Horticultural Highlight: Spiders
In this series, Duke Gardens staff periodically shine the light on specific plants that are found within our 55 acre living collection, and related topics. This week, Blomquist Garden assistant horticulturist Laura Daly and Duke graduate Isaac Lund (T'19) turn to a frequently feared denizen of the Gardens: the spiders.
Every October, ominous headstones and jack-o'-lanterns pop up on lawns and porches, with a cast of characters ranging from skeletons to mummies, werewolves and witches. But one icon is all but universal: an abundance of cobwebs and their ingenious designer, the spider.
That’s no accident, of course. Spiders are the most-feared creatures in the animal kingdom, and the fear of spiders, or arachnophobia, is one of the most prevalent phobias worldwide, second only to the fear of heights. Although gardeners and garden-lovers also experience this fear, we would be mistaken if we let this feeling distract us from how interesting and helpful our eight-legged friends really are.
Spiders, all of which fall under the taxonomic order Araneae, are among the most skilled and effective predators in the world. Capable of a diverse range of hunting strategies, from web-spinning to a trapdoor ambush, spiders do more than their fair share of pest control. While spider density usually depends on habitat, they still manage to occupy almost every dry niche imaginable, from grasslands to garages. Take a look around you—chances are good that there is a spider somewhere in your vicinity.
How is that possible? Most spiders move around unnoticed, and they would like to keep it that way. Since they are unable to fly—though they do balloon—and only a fraction of species jump, their best protection is often camouflage. Crab spiders (family Thomisidae) accurately mimic the shades of flower petals, and flattie spiders (family Selenopidae) are virtually undetectable against lichen-covered rocks, thanks to their leg structure and coloration.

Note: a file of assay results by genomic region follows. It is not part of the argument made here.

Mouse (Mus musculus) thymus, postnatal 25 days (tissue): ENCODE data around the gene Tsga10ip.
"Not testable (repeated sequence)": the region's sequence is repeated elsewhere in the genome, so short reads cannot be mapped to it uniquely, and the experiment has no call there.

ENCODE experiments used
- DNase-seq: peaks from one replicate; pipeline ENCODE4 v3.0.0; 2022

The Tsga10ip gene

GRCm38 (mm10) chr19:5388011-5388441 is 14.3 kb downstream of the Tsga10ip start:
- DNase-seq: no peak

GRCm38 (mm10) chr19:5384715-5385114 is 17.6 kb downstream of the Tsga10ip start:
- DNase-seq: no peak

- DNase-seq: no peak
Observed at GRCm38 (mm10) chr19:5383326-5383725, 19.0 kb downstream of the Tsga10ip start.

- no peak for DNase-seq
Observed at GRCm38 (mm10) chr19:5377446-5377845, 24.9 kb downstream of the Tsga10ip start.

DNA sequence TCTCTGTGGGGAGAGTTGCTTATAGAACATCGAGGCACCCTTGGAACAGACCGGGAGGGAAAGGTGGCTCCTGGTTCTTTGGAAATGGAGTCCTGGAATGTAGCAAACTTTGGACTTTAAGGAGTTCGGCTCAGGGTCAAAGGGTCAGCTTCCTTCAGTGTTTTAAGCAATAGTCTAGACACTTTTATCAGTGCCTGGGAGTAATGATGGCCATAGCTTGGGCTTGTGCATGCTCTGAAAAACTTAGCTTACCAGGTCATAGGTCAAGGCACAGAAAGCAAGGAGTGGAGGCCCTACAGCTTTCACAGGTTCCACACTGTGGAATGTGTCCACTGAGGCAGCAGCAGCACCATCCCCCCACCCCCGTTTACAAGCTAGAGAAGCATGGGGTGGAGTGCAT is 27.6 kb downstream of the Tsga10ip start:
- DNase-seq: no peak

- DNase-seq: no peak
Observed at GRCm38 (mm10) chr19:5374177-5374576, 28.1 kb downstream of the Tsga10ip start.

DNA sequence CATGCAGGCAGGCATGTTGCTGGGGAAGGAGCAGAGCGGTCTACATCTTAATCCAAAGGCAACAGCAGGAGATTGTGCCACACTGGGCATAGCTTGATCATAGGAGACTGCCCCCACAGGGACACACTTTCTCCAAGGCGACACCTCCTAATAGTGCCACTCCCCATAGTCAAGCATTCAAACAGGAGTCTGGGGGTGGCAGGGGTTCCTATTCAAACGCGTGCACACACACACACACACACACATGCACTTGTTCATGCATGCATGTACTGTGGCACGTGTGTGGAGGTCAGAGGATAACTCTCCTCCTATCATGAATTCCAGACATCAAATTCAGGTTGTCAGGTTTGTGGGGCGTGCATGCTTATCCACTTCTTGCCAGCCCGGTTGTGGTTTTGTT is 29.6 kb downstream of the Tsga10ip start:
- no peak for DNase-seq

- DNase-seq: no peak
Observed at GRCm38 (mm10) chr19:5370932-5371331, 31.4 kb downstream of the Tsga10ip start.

In addition to their mastery of disguise, many spiders are also accomplished architects. Using the glands and spinnerets located at the end of their abdomens, spiders produce a very strong silk, which they use to build webs and nests, attach trap doors, furnish burrows and construct egg sacs. The unique properties of spider silk have long puzzled human engineers, and many have tried to uncover the secret to its astonishing strength and elasticity. But while we attempt to appropriate this natural process to build more durable bullet-proof vests and other items, spiders are content to use their silk for activities more fitting to their nature—hunting for food.
Fortunately for all of us, spider webs are very effective in terms of pest control. Provided it is positioned properly, a sophisticated spider web can catch as many as 250 insects in a single day! The next time you host a barbecue, make sure to thank your backyard spiders like the black-and-yellow orb weavers (Argiope aurantia) for turning those pesky flies into harmless insect burritos.
In addition to keeping the insect population in check, some spiders also function as pollinators, or as food for other animals. This versatility of spiders keeps them at the center of an intricate and vital food chain. If you like birds, butterflies and lizards in your yard, make sure to keep plenty of spiders around.
Given the omnipresence of spiders in our lives, it’s easier to change our attitudes than to give in to our phobias. Instead of trying to kill them with blunt force or poison, we should relax and appreciate these animals for the role they play in the ecosystem and in our lives.
That said, if you do want to evict an unwanted spider from your premises this Halloween season, all you need is a cup and a piece of paper to gently transport it outside.
Reference: Paul Hillyard, The Private Life of Spiders (Princeton: Princeton University Press, 2011).
Spider photos from top: black-and-yellow argiope/yellow garden spider (Argiope aurantia), by Cathi Bodine; marbled orbweaver (Araneus marmoreus), by Alain Michot; a spider web in the Blomquist Garden, by Sue Lannon; black-and-yellow argiope, by A. Michot.